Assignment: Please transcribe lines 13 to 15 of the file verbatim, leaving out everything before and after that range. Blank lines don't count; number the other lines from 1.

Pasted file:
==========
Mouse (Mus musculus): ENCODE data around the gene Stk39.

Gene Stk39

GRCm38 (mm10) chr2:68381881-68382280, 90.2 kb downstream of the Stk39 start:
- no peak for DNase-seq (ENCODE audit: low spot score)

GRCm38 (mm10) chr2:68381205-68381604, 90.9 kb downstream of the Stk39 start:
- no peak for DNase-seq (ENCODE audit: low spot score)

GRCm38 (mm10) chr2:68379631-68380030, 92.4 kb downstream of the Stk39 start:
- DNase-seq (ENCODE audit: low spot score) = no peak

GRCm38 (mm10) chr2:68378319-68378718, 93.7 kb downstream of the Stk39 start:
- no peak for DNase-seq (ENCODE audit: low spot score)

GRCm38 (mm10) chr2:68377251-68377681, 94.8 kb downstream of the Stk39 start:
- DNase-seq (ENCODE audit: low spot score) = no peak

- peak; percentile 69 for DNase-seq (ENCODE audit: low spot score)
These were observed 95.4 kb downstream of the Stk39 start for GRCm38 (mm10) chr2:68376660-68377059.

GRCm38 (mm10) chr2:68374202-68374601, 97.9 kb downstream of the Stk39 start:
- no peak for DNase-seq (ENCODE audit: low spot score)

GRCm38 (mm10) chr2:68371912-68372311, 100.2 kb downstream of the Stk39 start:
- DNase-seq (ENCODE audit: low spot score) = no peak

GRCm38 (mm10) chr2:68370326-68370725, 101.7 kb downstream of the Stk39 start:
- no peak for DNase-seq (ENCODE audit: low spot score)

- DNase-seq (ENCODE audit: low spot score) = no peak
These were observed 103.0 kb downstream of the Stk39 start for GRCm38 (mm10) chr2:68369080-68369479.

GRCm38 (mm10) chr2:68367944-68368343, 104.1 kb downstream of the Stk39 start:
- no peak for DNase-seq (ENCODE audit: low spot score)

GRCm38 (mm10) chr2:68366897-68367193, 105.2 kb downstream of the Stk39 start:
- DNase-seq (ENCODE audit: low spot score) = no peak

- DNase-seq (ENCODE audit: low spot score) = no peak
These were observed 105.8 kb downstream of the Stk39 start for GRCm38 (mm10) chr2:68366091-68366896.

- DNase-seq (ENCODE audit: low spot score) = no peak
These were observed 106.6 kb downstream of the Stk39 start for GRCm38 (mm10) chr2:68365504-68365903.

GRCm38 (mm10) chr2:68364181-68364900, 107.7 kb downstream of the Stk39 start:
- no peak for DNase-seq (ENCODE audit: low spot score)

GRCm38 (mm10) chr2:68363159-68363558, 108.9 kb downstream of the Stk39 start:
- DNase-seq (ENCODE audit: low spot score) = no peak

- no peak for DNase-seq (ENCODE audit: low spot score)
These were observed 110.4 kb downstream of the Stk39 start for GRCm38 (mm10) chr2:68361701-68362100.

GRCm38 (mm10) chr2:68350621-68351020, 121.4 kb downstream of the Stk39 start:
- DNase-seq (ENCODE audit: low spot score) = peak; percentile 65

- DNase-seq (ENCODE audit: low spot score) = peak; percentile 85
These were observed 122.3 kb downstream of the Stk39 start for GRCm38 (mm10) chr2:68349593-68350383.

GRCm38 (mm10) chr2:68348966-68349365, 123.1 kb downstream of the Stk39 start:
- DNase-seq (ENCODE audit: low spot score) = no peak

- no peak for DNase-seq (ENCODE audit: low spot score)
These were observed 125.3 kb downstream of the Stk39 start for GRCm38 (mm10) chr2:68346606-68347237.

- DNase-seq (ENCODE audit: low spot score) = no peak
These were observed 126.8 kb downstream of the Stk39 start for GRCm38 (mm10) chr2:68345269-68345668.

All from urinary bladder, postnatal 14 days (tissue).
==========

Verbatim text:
- peak; percentile 69 for DNase-seq (ENCODE audit: low spot score)
These were observed 95.4 kb downstream of the Stk39 start for GRCm38 (mm10) chr2:68376660-68377059.

GRCm38 (mm10) chr2:68374202-68374601, 97.9 kb downstream of the Stk39 start: